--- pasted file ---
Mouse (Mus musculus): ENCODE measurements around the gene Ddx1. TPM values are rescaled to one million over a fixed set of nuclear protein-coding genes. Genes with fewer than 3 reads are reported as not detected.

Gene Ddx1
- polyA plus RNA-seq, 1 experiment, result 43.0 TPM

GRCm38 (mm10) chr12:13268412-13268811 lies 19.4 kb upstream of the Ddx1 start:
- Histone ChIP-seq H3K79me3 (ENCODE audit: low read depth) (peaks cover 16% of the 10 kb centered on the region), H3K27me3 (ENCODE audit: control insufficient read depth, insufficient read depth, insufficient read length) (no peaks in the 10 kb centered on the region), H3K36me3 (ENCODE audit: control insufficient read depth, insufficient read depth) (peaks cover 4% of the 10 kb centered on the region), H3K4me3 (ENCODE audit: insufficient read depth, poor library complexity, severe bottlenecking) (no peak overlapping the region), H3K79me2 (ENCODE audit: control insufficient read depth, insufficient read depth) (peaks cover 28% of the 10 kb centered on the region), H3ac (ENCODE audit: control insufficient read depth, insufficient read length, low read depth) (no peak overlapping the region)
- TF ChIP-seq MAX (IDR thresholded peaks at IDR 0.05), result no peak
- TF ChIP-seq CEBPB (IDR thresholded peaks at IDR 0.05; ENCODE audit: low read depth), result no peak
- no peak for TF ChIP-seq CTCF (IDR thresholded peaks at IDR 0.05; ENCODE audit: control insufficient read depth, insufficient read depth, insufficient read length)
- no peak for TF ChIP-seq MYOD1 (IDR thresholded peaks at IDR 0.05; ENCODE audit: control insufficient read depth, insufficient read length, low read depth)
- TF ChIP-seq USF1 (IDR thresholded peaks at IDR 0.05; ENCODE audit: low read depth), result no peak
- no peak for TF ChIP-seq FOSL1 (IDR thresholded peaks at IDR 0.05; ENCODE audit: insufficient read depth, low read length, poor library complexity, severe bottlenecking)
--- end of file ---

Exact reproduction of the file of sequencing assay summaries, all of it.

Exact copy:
Mouse (Mus musculus): ENCODE measurements around the gene Ddx1. TPM values are rescaled to one million over a fixed set of nuclear protein-coding genes. Genes with fewer than 3 reads are reported as not detected.

Gene Ddx1
- polyA plus RNA-seq, 1 experiment, result 43.0 TPM

GRCm38 (mm10) chr12:13268412-13268811 lies 19.4 kb upstream of the Ddx1 start:
- Histone ChIP-seq H3K79me3 (ENCODE audit: low read depth) (peaks cover 16% of the 10 kb centered on the region), H3K27me3 (ENCODE audit: control insufficient read depth, insufficient read depth, insufficient read length) (no peaks in the 10 kb centered on the region), H3K36me3 (ENCODE audit: control insufficient read depth, insufficient read depth) (peaks cover 4% of the 10 kb centered on the region), H3K4me3 (ENCODE audit: insufficient read depth, poor library complexity, severe bottlenecking) (no peak overlapping the region), H3K79me2 (ENCODE audit: control insufficient read depth, insufficient read depth) (peaks cover 28% of the 10 kb centered on the region), H3ac (ENCODE audit: control insufficient read depth, insufficient read length, low read depth) (no peak overlapping the region)
- TF ChIP-seq MAX (IDR thresholded peaks at IDR 0.05), result no peak
- TF ChIP-seq CEBPB (IDR thresholded peaks at IDR 0.05; ENCODE audit: low read depth), result no peak
- no peak for TF ChIP-seq CTCF (IDR thresholded peaks at IDR 0.05; ENCODE audit: control insufficient read depth, insufficient read depth, insufficient read length)
- no peak for TF ChIP-seq MYOD1 (IDR thresholded peaks at IDR 0.05; ENCODE audit: control insufficient read depth, insufficient read length, low read depth)
- TF ChIP-seq USF1 (IDR thresholded peaks at IDR 0.05; ENCODE audit: low read depth), result no peak
- no peak for TF ChIP-seq FOSL1 (IDR thresholded peaks at IDR 0.05; ENCODE audit: insufficient read depth, low read length, poor library complexity, severe bottlenecking)